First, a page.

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Nurses take part in beach clean for VNAM
"Litter, especially plastics and fishing gear, can cause devastating and often life-threatening problems for our wildlife and eco system."

Plastic drinks caps among the most common rubbish items

Veterinary nurses took part in the first beach clean for Veterinary Nursing Awareness Month (VNAM) this year, clearing 27 bags of rubbish from Old Hunstanton Beach in Norfolk.

The beach clean, attended by over 40 people, was organised by BVNA Council member Jo Hinde and RVN Diane Westwood-Rowland.

“Veterinary nurses are often giving their very little spare time to causes that improve welfare for both humans and animals,” Jo Hinde said. “Beach cleans are a great example of this. Litter, especially plastics and fishing gear, can cause devastating and often life-threatening problems for our wildlife and eco system.

She added: “It was super to have the support of nurses and the general public on the day and help raise awareness of this problem as well as highlight some of the amazing things that veterinary nurses do.”

The most common waste items found during the beach clean were plastic caps from bottled drinks, cotton ear bud sticks and baby wipes. Other frequently found items were fishing netting, rope and monofilament lines, which can all be deadly to many animals.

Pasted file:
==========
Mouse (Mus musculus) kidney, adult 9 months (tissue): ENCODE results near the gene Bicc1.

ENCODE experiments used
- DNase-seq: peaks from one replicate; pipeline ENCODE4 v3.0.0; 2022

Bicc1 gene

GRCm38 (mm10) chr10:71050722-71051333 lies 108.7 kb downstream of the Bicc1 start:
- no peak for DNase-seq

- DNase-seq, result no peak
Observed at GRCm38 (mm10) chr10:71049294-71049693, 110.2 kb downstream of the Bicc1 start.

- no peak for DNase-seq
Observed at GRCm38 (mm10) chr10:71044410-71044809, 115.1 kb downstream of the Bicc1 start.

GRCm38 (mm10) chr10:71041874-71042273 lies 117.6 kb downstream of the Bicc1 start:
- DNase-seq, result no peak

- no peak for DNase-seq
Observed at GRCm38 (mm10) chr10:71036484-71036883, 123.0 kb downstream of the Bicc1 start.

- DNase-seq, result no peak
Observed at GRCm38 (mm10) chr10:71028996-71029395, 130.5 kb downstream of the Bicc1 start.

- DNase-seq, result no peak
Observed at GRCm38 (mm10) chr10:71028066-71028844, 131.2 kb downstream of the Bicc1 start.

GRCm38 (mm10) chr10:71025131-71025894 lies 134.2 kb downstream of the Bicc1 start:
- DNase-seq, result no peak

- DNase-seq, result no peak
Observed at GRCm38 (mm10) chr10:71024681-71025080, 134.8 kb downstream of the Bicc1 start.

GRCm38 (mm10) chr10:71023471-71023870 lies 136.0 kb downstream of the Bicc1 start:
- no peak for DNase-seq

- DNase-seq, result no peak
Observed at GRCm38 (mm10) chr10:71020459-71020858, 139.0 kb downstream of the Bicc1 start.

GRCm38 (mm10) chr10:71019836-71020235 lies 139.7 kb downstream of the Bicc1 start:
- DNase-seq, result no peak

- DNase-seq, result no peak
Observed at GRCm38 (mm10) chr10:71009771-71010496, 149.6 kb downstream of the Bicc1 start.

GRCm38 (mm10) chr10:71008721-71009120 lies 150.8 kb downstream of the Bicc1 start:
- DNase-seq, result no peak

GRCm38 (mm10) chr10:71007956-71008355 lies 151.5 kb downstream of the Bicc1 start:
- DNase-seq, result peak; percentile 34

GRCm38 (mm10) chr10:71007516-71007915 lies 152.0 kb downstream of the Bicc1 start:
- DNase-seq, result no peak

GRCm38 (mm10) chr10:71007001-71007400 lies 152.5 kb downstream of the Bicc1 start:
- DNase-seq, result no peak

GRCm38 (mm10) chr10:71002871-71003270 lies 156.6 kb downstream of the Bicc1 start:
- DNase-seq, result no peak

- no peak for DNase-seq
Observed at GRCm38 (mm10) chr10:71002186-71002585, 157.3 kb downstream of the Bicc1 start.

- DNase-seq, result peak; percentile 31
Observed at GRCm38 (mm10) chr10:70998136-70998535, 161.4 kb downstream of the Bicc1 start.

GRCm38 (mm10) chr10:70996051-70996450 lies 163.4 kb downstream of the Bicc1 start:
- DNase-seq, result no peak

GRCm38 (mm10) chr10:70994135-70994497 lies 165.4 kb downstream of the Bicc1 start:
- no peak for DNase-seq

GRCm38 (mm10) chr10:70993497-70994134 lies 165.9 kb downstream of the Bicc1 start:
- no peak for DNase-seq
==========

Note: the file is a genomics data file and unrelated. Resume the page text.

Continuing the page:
Diane Westwood Rowland said: “The importance of the beach clean was highlighted when we sadly found two deceased animals, a seal and a gannet. We do not know what killed these beautiful creatures, but it reinforces the fact that humans need to wake up to the damage they are causing.”

There are plans to include the clean up in future VNAM campaigns and expand it to beaches across the UK.

Image © Jo Hinde
 

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Fashion house Prada to stop using fur from 2020

News Story 1
 Italian fashion house Prada has become the latest clothing retailer to announce that it will no longer be using animal fur in its products.

In a press release, the Group said the new policy will commence from the Group’s Spring/Summer 2020 collection. The current inventory will be sold until quantities are exhausted.

Prada said the move comes following ‘positive dialogue’ with the Fur Free Alliance, the Humane Society of the United States and LAV, a European animal rights organisation. 

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News Shorts
BVA Scottish Branch welcomes new president

Moray vet Kathleen Robertson has been named president of the BVA’s Scottish Branch. She took over the role from Melissa Donald at the association’s annual general meeting on Tuesday (21 May).

A University of Glasgow graduate, Kathleen has held diverse positions spanning clinical practice, teaching, inspection and consultancy work. She sits on the Scottish Antimicrobial Stewardship Group, the Livestock Health Scotland Board and the Veterinary Delivery Landscape project. She is also an Honorary Secretary of the Society of Practising Veterinary Surgeons.